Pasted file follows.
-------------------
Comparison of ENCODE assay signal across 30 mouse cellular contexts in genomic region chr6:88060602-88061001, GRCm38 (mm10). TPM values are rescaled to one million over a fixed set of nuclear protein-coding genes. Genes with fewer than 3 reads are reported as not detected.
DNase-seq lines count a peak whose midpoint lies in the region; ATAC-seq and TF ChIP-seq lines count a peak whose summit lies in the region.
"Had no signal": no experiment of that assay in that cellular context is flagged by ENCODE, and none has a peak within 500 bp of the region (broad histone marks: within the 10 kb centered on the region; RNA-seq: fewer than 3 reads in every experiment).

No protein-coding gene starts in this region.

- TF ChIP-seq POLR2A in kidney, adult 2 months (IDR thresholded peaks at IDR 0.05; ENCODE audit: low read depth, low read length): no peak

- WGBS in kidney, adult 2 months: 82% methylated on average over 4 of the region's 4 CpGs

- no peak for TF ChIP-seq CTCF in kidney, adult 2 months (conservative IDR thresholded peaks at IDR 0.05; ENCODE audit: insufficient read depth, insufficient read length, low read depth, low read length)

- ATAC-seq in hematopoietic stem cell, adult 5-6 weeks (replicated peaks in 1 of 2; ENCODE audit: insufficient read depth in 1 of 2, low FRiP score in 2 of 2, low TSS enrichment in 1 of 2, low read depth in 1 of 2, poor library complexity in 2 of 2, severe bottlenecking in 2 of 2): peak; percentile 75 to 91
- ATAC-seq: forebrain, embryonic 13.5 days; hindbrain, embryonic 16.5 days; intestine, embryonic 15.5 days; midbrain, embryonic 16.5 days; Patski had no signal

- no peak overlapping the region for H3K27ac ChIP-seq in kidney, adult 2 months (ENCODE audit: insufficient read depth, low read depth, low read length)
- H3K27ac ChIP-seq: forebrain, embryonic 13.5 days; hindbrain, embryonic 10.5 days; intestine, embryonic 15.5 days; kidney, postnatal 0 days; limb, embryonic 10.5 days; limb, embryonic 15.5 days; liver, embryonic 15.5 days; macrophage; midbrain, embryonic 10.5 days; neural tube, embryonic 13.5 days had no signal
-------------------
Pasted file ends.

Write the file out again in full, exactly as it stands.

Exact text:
Comparison of ENCODE assay signal across 30 mouse cellular contexts in genomic region chr6:88060602-88061001, GRCm38 (mm10). TPM values are rescaled to one million over a fixed set of nuclear protein-coding genes. Genes with fewer than 3 reads are reported as not detected.
DNase-seq lines count a peak whose midpoint lies in the region; ATAC-seq and TF ChIP-seq lines count a peak whose summit lies in the region.
"Had no signal": no experiment of that assay in that cellular context is flagged by ENCODE, and none has a peak within 500 bp of the region (broad histone marks: within the 10 kb centered on the region; RNA-seq: fewer than 3 reads in every experiment).

No protein-coding gene starts in this region.

- TF ChIP-seq POLR2A in kidney, adult 2 months (IDR thresholded peaks at IDR 0.05; ENCODE audit: low read depth, low read length): no peak

- WGBS in kidney, adult 2 months: 82% methylated on average over 4 of the region's 4 CpGs

- no peak for TF ChIP-seq CTCF in kidney, adult 2 months (conservative IDR thresholded peaks at IDR 0.05; ENCODE audit: insufficient read depth, insufficient read length, low read depth, low read length)

- ATAC-seq in hematopoietic stem cell, adult 5-6 weeks (replicated peaks in 1 of 2; ENCODE audit: insufficient read depth in 1 of 2, low FRiP score in 2 of 2, low TSS enrichment in 1 of 2, low read depth in 1 of 2, poor library complexity in 2 of 2, severe bottlenecking in 2 of 2): peak; percentile 75 to 91
- ATAC-seq: forebrain, embryonic 13.5 days; hindbrain, embryonic 16.5 days; intestine, embryonic 15.5 days; midbrain, embryonic 16.5 days; Patski had no signal

- no peak overlapping the region for H3K27ac ChIP-seq in kidney, adult 2 months (ENCODE audit: insufficient read depth, low read depth, low read length)
- H3K27ac ChIP-seq: forebrain, embryonic 13.5 days; hindbrain, embryonic 10.5 days; intestine, embryonic 15.5 days; kidney, postnatal 0 days; limb, embryonic 10.5 days; limb, embryonic 15.5 days; liver, embryonic 15.5 days; macrophage; midbrain, embryonic 10.5 days; neural tube, embryonic 13.5 days had no signal